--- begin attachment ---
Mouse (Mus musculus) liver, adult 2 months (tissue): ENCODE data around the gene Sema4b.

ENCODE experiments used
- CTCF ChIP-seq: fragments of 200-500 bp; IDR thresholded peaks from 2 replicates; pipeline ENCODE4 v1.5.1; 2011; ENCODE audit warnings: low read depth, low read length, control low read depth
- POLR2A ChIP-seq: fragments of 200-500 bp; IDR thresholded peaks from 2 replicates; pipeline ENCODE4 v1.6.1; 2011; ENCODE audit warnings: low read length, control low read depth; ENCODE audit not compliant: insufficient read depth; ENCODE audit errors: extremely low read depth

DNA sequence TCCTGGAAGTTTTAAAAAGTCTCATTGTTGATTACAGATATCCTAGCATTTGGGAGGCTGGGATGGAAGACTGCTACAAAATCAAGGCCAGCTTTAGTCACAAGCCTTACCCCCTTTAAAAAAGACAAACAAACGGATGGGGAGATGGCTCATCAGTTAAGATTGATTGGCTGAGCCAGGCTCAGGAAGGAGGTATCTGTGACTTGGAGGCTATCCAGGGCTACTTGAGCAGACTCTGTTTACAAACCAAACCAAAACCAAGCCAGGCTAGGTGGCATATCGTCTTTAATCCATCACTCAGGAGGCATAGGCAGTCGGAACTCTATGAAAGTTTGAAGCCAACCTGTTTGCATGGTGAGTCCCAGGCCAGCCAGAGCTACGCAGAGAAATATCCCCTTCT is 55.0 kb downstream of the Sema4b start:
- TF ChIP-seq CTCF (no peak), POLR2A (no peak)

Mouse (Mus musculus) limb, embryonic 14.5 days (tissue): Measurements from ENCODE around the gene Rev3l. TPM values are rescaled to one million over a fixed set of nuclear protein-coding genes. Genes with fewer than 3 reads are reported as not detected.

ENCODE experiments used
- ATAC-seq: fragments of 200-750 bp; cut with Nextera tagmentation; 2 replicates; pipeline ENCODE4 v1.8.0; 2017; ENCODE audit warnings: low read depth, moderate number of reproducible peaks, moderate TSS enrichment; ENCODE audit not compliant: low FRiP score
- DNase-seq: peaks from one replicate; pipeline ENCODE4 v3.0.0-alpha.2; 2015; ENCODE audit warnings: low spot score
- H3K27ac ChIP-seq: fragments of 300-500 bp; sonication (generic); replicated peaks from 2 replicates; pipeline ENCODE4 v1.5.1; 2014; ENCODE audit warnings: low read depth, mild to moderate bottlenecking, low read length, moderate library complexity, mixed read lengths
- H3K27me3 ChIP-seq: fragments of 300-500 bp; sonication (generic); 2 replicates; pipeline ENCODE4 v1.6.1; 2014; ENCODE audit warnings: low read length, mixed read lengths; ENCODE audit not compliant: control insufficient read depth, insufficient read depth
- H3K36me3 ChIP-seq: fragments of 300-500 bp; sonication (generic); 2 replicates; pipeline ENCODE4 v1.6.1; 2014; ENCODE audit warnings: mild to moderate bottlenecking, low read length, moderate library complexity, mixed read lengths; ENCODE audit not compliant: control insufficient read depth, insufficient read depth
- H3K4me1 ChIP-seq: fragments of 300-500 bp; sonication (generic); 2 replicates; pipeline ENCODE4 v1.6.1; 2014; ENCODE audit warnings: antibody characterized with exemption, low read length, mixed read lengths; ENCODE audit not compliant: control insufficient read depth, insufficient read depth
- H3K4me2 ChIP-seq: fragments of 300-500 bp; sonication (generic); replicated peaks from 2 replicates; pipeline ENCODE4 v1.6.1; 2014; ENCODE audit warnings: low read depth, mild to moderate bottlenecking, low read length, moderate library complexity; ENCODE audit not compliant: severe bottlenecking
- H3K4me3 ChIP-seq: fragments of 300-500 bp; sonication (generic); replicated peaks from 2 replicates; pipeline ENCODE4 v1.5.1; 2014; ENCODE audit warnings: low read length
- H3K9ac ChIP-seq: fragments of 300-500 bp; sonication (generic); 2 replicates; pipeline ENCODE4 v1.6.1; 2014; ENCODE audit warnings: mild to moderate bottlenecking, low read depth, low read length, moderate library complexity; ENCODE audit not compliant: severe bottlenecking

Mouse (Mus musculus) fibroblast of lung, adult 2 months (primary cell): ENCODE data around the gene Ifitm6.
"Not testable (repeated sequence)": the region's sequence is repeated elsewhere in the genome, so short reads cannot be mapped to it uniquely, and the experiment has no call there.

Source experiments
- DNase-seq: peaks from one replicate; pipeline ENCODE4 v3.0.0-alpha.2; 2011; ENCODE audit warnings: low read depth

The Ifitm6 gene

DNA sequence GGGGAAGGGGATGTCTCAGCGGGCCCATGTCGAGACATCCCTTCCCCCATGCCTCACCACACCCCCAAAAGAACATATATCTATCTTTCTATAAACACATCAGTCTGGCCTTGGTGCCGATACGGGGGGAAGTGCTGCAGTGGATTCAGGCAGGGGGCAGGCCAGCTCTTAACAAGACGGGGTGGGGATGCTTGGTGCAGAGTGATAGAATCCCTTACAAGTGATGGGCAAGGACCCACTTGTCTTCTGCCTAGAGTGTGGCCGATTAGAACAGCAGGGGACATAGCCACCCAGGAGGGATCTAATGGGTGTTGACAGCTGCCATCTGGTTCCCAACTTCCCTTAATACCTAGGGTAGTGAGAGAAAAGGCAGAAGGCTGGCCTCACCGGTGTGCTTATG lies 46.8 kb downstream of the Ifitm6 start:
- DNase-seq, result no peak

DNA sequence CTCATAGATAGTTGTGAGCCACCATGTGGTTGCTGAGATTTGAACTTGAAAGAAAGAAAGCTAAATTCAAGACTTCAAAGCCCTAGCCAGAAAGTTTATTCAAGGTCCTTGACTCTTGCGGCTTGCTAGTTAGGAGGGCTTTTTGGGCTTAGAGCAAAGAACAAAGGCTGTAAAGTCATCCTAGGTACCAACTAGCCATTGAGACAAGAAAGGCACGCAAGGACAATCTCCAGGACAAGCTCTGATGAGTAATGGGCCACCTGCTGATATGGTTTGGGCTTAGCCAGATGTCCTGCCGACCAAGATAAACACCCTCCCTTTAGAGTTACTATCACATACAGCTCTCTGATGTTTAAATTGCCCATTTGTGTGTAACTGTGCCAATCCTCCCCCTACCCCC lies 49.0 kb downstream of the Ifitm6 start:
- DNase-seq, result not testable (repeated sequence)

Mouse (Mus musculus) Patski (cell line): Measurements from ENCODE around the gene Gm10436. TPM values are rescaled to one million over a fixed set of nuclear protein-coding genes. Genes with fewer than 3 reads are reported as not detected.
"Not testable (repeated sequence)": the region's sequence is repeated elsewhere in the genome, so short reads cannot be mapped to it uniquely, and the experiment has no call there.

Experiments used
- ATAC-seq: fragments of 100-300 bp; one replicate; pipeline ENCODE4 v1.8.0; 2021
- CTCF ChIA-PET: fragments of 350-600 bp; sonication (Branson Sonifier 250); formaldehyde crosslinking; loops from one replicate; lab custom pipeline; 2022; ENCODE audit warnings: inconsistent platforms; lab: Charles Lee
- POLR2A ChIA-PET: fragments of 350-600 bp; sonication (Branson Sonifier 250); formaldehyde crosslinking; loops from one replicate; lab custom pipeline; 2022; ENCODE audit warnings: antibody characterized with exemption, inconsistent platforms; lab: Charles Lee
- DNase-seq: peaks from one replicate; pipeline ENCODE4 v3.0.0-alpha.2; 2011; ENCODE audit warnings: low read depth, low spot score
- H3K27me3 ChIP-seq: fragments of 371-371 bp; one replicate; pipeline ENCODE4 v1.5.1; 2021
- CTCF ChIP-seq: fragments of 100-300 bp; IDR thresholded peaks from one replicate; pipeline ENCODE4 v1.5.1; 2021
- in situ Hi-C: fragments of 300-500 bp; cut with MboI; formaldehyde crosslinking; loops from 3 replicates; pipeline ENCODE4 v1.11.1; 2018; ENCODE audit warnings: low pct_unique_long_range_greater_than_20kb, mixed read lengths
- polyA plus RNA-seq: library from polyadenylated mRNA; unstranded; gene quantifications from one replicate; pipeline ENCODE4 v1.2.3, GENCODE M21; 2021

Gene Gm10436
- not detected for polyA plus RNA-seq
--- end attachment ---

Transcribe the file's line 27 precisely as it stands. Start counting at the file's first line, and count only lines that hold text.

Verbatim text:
Mouse (Mus musculus) Patski (cell line): Measurements from ENCODE around the gene Gm10436. TPM values are rescaled to one million over a fixed set of nuclear protein-coding genes. Genes with fewer than 3 reads are reported as not detected.